MANILA, JULY 14, 2008 (STAR) By Iris Gonzales - The Department of Finance (DOF) is studying a proposal that seeks to replace the value-added tax (VAT) on oil with a specific tax, officials said.

The DOF is particularly weighing the revenue impact of the proposed specific tax on oil under House Bill 4268 filed by Rep. Exequiel Javier, chairman of the House ways and means committee.

According to Javier’s proposal, the specific tax on oil will be based on the volume of oil. As such, the tax will be fixed despite increases in the price of oil.

Under the proposed measure, the price of oil by which the tax will be based will be fixed at $103.50 per barrel.

With this cap, the amount of value-added tax on oil is converted to specific tax. This means that any increase in the price of oil beyond $103 per barrel will no longer be taxed.

“Moreover, the specific tax rates will be structured to serve the socialized taxation of petroleum products in such a manner that gasoline, which is consumed by motorists, carries the heavier burden of the tax while diesel, which is used for transport, kerosene, which is used in the rural areas, and liquefied petroleum gas, which is used for cooking, bear the lighter burden of the tax,” Javier said in his proposal.

Finance officials said the department is looking into the merits of the proposal to assess whether this could indeed replace the VAT on oil as demanded by lawmakers, cause-oriented groups and most recently, the Catholic Bishops’ Conference of the Philippines.

For now, the Department of Finance (DOF) remains adamant that lifting the sales tax on oil would largely benefit the rich which are the biggest consumers of petroleum products.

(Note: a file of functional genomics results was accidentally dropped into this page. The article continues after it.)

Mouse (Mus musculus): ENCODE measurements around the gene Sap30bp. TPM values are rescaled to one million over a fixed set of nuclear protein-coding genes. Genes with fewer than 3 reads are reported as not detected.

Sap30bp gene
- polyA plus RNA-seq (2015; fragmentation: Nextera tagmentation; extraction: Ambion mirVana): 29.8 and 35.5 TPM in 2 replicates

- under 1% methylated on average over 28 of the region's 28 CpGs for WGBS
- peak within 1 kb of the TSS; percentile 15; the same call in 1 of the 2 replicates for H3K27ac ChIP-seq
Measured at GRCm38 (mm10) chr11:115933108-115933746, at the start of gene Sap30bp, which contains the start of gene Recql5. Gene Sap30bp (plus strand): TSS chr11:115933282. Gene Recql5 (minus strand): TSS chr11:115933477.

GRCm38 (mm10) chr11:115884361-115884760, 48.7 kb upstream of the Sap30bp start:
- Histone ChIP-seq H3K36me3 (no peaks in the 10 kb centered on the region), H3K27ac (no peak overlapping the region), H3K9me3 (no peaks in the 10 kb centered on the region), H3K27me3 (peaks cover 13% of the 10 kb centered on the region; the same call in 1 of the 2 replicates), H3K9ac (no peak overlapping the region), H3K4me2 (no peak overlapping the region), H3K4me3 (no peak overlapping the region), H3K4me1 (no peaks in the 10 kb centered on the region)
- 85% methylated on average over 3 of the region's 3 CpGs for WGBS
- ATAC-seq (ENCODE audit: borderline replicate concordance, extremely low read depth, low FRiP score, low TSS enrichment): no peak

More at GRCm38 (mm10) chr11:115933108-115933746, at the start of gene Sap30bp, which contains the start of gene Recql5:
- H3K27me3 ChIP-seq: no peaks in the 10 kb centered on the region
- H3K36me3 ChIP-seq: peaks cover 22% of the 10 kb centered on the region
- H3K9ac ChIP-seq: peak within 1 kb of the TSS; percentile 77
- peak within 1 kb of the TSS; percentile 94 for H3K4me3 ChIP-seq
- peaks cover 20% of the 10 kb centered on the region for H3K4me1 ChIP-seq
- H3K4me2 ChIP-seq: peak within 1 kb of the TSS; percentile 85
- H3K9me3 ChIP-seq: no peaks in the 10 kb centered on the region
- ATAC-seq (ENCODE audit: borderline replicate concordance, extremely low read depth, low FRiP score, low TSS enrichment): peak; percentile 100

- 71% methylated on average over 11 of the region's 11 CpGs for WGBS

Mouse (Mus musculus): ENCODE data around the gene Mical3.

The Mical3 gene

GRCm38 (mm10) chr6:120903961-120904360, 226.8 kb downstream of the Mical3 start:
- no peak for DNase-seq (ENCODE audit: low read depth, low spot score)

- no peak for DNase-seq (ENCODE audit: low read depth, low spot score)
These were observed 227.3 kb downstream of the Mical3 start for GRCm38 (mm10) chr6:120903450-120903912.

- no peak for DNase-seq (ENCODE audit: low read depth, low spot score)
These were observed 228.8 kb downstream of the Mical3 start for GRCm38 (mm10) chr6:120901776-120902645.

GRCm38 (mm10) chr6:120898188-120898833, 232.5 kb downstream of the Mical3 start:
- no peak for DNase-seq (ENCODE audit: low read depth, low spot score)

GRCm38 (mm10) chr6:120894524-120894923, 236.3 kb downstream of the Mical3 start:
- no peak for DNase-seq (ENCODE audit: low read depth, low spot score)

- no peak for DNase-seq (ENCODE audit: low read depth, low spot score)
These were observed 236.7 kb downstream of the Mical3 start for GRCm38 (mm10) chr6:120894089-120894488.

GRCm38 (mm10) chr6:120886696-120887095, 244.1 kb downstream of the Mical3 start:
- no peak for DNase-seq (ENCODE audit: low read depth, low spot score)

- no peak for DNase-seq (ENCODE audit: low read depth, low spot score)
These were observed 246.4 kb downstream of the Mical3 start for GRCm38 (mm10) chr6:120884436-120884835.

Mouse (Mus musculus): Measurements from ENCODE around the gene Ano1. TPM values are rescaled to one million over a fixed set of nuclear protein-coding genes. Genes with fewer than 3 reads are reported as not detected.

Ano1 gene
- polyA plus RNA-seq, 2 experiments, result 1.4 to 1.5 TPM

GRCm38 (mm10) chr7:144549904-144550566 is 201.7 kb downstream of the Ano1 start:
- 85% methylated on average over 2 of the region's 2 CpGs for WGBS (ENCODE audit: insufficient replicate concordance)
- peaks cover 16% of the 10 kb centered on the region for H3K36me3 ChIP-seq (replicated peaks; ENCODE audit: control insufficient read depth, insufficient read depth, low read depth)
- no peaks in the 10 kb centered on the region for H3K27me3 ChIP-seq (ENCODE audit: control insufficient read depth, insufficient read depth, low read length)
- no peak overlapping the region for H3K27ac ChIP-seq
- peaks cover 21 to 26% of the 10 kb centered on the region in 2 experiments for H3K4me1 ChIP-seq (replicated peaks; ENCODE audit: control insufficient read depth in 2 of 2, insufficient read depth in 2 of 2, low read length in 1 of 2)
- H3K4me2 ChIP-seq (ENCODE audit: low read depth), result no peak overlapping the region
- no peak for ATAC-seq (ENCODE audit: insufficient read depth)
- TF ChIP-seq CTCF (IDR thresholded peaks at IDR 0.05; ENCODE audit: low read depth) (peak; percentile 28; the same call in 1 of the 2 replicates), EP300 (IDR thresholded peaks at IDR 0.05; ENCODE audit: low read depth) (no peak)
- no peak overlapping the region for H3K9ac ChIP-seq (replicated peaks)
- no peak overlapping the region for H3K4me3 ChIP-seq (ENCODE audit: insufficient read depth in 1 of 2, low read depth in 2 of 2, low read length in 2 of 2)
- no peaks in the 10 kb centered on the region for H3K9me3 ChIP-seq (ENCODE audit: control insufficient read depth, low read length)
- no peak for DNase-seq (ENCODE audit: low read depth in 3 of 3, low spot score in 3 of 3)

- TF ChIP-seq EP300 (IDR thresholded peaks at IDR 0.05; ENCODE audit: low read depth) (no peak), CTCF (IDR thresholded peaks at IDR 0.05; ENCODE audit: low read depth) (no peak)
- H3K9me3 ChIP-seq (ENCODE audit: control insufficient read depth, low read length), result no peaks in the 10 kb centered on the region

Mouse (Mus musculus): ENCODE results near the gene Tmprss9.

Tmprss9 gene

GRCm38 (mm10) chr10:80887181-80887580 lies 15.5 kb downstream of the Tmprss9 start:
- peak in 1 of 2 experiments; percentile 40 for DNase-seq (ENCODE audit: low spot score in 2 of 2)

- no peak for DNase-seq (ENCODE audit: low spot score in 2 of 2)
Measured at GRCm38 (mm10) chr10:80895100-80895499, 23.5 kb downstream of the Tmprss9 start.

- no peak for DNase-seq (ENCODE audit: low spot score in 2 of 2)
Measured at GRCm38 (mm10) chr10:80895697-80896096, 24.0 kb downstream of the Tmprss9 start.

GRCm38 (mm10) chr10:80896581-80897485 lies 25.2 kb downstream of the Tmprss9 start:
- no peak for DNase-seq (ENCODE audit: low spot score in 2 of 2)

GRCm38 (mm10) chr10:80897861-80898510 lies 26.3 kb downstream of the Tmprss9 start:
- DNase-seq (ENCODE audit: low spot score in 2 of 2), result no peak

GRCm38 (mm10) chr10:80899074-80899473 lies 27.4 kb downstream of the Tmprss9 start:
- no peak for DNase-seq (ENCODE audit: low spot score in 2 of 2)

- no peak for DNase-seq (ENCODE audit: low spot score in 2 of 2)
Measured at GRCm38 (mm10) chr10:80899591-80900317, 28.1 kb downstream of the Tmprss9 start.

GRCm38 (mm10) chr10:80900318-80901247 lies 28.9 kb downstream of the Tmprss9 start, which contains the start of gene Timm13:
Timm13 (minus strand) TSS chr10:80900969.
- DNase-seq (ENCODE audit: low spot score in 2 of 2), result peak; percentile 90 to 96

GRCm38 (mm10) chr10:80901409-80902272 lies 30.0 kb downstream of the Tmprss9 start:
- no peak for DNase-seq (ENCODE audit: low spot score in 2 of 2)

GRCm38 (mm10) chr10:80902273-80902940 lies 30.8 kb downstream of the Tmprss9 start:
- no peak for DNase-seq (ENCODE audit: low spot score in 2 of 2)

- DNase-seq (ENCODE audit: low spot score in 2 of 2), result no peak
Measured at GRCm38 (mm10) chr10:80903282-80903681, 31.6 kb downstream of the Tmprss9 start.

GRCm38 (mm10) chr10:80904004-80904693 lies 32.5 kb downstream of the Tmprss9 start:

The DOF added that most of the consumption of poor families are VAT-exempt such as agricultural food products.

Fiscal authorities prefer to retain the VAT on oil, saying that removing it could leave a huge dent on state coffers.

The DOF expects additional revenue of P18.6 billion from VAT this year which would be used for social services.

Selective VAT removal

While pro-administration Sen. Juan Miguel Zubiri is pushing for the removal of the 12 percent VAT on fuel, he stressed that it should only cover the public transport and trucking sectors, particularly on diesel which he expects to increase between P80 to P90 per liter due to the rising prices of crude in the world market.

“We should limit the VAT removal on diesel on transport and trucking sectors,” Zubiri said.

The senator said this move will help cushion the impact of rising prices of basic goods due to high cost of transportation.

He urged the Arroyo administration to rethink its position against the calls to scrap or suspend the VAT on oil.

He added that although he recognizes the government’s position that the suspension of VAT on oil would derail the delivery of basic services, it should also go beyond short-term solutions such as providing subsidies.

Zubiri, author of the Biofuels Law, said he and concerned representatives from the energy sector met with President Arroyo last Tuesday to talk about plans to speed up government programs aimed at developing biofuels such as ethanol and jathropa, which could be used as a long term solution to the oil and energy crisis.

He said the government is hoping to be able to set up ethanol plants in Negros Occidental and Ormoc by 2009, producing an estimated 70-million liters of ethanol for local use.